The find of C. calyptrifolia in western Norway is not totally unexpected as several other species of this hyperoceanic temperate element are already recorded. In Britain and Ireland, most findings of Colura calyptrifolia are located in the western, most oceanic parts, where it can grow on a variety of substrates. It is found as epiphyte on small twigs, in conifer plantations, on rock walls, but also on a variety of man-made substrates like plastic, metal and glass rubbish (Averis 2009). It is an opportunistic species but probably a weak competitor, recent studies in Scotland indicate that C. calyptrifolia is possibly expanding its current distribution (Averis 2007, 2009). The species is autoicious and commonly found with perianths and the finds in Scotland (Averis 2007, 2009) indicate efficient modes of dispersal. At the Norwegian locality C. calyptrifolia was found only on one cliff, although it was searched for on suitable substrates in the area. In light of the experience from Scotland this could indicate that C. calyptrifolia is a recent immigrant to Norway, and the population in Femanger may have resulted from a single dispersal event that established a small population. Fragmentation and gemmae production probably facilitate dispersal within the cliff wall. Further investigations in the area will show if there are more populations and if spore production also takes place in western Norway.
Colura calyptrifolia has a very wide but somewhat scattered global distribution. In Europe it is known only from the most oceanic parts of Ireland, Britain and France, in addition to the Macaronesian islands. In Africa it is widely distributed in montane areas of central and southern Africa, including the islands of Réunion and St. Helena. In Asia it is known only from Himalaya and Sri Lanka, while it is widely distributed in South America, from the Caribbean to southern Chile. It is also known from several sub-Antarctic islands (ELPT's database; cf. von Konrat et al. 2010). This is the only species of the genus occurring in northern temperate regions and most of the other ca 80 species occurs in the tropics with a few species in the southern temperate regions (ELPT's database). One of its closest relative, Colura tenuicornis (A.Evans) Steph., is widely distributed in the tropics (Grolle and Zhu 2002).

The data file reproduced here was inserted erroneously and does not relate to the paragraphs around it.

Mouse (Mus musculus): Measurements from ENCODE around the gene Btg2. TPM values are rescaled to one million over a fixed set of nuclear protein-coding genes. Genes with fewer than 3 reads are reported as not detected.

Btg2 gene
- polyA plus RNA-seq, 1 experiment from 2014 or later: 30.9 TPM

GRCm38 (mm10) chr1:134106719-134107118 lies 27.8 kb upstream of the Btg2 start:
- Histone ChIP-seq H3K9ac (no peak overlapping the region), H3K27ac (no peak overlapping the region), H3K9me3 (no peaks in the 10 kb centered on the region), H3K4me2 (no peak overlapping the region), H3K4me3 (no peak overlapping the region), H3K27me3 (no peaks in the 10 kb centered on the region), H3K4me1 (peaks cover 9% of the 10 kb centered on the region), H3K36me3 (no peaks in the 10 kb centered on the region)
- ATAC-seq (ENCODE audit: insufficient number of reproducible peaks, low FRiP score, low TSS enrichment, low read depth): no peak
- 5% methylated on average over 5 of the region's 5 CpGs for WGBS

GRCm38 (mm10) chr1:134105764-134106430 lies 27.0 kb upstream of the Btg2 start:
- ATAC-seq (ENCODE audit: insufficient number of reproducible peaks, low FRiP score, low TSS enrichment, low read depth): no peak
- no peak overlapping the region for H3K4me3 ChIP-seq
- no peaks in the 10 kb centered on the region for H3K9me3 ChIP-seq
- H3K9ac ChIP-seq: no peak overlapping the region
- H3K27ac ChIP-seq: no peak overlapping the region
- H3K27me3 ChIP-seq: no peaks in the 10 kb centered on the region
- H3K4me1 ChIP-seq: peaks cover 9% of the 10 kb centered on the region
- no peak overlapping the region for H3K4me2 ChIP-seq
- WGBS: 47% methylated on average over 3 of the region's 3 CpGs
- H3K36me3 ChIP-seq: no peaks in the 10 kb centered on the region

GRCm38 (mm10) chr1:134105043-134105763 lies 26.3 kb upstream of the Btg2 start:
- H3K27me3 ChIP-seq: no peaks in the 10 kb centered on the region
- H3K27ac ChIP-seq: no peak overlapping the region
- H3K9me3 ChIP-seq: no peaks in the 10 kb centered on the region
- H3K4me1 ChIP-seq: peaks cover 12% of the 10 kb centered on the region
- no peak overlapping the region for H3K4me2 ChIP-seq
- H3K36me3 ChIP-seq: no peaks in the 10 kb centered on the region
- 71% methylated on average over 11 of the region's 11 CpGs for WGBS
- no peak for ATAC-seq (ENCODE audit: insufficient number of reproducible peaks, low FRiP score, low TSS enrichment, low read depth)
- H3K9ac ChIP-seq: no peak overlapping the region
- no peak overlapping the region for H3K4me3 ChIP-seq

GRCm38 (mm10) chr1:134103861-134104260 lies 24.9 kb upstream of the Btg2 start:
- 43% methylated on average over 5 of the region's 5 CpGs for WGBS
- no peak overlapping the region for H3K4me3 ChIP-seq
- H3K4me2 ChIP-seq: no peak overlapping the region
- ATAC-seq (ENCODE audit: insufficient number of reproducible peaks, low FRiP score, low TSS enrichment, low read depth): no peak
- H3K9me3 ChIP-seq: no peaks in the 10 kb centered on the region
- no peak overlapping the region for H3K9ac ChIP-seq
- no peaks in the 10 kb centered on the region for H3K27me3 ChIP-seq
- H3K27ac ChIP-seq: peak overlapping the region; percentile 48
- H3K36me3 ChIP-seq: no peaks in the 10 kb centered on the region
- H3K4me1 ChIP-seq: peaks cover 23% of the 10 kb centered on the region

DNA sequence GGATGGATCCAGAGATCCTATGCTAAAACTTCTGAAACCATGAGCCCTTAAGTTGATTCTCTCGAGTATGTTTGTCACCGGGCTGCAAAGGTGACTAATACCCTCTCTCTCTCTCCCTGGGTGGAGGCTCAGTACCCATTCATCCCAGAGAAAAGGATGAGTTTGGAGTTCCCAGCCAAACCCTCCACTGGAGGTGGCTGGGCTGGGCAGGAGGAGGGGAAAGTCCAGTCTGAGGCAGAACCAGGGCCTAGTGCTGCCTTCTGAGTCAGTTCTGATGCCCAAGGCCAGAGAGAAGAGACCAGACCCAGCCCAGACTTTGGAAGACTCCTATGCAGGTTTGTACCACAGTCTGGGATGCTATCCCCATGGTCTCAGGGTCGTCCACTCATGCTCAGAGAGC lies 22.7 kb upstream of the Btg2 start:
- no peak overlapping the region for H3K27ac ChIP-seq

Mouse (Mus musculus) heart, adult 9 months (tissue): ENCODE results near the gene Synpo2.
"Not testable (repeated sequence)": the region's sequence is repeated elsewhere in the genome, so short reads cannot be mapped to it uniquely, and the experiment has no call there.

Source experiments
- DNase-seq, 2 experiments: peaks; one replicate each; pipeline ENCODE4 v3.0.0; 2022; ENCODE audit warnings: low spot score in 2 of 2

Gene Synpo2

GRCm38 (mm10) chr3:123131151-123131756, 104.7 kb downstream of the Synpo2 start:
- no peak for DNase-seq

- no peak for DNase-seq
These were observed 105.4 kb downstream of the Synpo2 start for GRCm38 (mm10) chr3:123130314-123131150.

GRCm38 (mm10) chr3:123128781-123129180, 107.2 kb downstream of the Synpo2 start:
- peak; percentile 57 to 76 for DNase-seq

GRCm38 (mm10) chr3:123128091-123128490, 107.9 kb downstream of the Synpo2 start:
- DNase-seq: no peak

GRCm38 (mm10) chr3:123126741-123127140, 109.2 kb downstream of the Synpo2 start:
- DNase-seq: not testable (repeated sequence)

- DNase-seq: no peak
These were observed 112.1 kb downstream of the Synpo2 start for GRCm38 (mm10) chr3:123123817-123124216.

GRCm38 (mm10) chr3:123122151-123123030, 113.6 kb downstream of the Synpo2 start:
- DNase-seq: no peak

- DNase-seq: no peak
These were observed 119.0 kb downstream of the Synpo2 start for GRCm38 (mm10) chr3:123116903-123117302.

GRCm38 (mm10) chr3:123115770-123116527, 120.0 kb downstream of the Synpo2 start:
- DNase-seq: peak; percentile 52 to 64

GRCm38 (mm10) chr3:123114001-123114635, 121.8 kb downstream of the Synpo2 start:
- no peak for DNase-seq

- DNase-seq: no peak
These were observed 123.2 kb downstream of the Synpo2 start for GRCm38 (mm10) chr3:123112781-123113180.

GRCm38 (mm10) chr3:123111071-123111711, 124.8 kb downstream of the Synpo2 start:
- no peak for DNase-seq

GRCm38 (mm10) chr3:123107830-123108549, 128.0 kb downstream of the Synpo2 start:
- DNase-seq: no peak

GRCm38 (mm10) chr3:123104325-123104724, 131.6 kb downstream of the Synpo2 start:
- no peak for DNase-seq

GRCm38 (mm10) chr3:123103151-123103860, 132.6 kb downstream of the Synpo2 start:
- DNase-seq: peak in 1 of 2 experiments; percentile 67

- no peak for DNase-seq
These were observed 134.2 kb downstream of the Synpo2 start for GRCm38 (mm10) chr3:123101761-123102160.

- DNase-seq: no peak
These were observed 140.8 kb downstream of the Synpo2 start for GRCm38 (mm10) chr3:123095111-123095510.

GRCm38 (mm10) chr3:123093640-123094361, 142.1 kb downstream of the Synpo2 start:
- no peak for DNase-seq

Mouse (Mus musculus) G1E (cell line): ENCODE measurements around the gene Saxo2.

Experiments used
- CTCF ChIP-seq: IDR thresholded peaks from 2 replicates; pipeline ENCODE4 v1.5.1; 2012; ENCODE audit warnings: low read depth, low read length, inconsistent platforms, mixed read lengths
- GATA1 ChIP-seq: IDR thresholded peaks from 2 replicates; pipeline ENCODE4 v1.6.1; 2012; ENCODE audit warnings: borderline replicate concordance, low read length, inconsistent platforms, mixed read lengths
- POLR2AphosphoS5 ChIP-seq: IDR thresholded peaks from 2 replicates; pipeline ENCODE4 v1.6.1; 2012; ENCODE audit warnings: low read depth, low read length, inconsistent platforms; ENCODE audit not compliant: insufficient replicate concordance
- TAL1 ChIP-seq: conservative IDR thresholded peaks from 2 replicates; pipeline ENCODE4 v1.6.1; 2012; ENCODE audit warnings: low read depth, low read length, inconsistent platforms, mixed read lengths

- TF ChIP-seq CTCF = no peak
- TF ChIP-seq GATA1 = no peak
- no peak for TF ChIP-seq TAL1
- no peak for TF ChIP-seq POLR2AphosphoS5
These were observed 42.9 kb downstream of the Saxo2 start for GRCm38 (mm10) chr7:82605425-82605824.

Other species occurring in Britain and Ireland in this hyperoceanic southern—temperate element, with regular spore production, that also could be expected to appear in western Norway are e.g. Cololejeunea minutissima (Sm.) Schiffner, Daltonia splachnoides (Sm.) Hook. et. Taylor, Frullania teneriffae (F. Weber) Nees and Jubula hutchinsiae (Hook.) Dumort.